Recent reports about Mendeley show the extent to which its open approach for sharing scholarly research seems to be catching on. The five-year old company, part citation manager, part collaborative research platform, and part social network, now claims to have nearly 2 million users. Mendeley’s origin, and still the heart of its value, is in a desktop tool that helps scholars capture and manage bibliographic citations, a fundamental and tedious element of scholarly research.
It was a latecomer to this market, lagging two popular products, EndNote and RefWorks, but it offered a twist – it was built explicitly around the idea of collaboration with other users. The most direct evidence of this is that Mendely requires users to store their citation information on its servers, which has paved the way for a range of collaborative services. Mendeley’s citation manager has proven to be a Trojan horse, as users have gone on to upload nearly 65 million scientific papers and to participate in a variety of Mendeley’s collaborative services, including sharing their professional profiles, identifying research partners, sharing citations with other researchers, and tracking the readership of posted papers. One of the latest signs of the power of Mendeley’s openness is the growth of third-party apps that tap into Mendeley’s database and perform analyses of the articles and bibliographic citations it contains. The company claims that it now has 240 such applications, whereas Elsevier, the largest commercial publisher, which thus far has controlled access by third-party apps, has around 100 such apps, according to a recent TechCrunch article. Mendeley gets over 100 million data queries per month through such apps, according to its CEO, Victor Henning, in TechCrunch. As science continues to become more inter-disciplinary and collaborative, tools like Mendeley serve as both evidence of and potential drivers of the need for increasing collaboration.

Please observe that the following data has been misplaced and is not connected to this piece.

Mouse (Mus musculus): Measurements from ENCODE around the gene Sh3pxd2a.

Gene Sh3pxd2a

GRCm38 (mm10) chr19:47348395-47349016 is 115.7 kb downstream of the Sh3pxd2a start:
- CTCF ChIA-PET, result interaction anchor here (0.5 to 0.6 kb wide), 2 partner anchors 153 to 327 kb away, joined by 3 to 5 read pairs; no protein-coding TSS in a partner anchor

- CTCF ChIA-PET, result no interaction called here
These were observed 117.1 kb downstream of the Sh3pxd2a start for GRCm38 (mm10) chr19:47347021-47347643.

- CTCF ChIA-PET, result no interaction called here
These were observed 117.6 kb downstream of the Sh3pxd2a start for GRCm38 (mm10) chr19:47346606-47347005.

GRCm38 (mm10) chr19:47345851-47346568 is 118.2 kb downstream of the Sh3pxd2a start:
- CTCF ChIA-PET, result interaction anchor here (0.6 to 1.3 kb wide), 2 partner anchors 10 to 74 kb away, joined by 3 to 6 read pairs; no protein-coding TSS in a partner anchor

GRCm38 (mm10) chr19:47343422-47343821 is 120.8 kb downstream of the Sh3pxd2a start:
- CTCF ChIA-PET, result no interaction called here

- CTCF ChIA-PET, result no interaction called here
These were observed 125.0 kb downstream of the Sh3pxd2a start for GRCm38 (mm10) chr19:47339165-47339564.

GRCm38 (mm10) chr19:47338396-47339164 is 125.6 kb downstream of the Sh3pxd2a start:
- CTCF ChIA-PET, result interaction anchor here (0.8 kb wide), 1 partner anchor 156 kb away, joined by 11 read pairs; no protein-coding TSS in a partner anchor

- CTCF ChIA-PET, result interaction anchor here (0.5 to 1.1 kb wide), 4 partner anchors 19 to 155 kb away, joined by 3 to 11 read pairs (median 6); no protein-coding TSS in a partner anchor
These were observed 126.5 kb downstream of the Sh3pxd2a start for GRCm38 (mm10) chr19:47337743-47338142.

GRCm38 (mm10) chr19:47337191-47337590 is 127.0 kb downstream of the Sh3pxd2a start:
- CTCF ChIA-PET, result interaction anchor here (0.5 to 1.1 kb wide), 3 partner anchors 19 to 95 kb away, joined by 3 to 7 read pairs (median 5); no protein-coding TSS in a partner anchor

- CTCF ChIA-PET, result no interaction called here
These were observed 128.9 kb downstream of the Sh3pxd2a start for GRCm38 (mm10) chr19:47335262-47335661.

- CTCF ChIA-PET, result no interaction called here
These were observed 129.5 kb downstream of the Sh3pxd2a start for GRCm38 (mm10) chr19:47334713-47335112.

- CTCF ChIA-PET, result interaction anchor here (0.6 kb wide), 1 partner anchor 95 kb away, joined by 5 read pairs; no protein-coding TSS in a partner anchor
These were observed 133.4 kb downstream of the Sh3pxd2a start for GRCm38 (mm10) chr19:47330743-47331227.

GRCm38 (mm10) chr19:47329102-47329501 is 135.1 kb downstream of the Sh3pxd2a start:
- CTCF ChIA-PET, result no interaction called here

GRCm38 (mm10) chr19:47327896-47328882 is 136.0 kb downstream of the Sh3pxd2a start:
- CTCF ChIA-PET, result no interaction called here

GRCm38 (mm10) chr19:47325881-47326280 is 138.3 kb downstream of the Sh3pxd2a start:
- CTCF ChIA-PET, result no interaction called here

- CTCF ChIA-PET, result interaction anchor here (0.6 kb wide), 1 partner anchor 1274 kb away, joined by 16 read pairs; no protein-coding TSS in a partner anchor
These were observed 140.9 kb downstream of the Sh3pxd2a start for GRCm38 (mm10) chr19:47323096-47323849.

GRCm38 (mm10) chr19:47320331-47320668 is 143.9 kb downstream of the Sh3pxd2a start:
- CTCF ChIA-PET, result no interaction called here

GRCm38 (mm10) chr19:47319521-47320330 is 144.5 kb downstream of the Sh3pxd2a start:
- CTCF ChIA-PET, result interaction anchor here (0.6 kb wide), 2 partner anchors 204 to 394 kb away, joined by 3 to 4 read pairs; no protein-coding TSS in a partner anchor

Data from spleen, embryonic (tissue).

The growth of apps may be one of the most important developments for Mendeley as well as for the field of scholarly research. While social networks for professional users have tended to become more specialized over time, no organization, commercial or nonprofit, can keep up with user demand for specialized applications without opening up its system so that users and interested third parties can do independent application development. Though still young, Mendeley appears to be on the right road.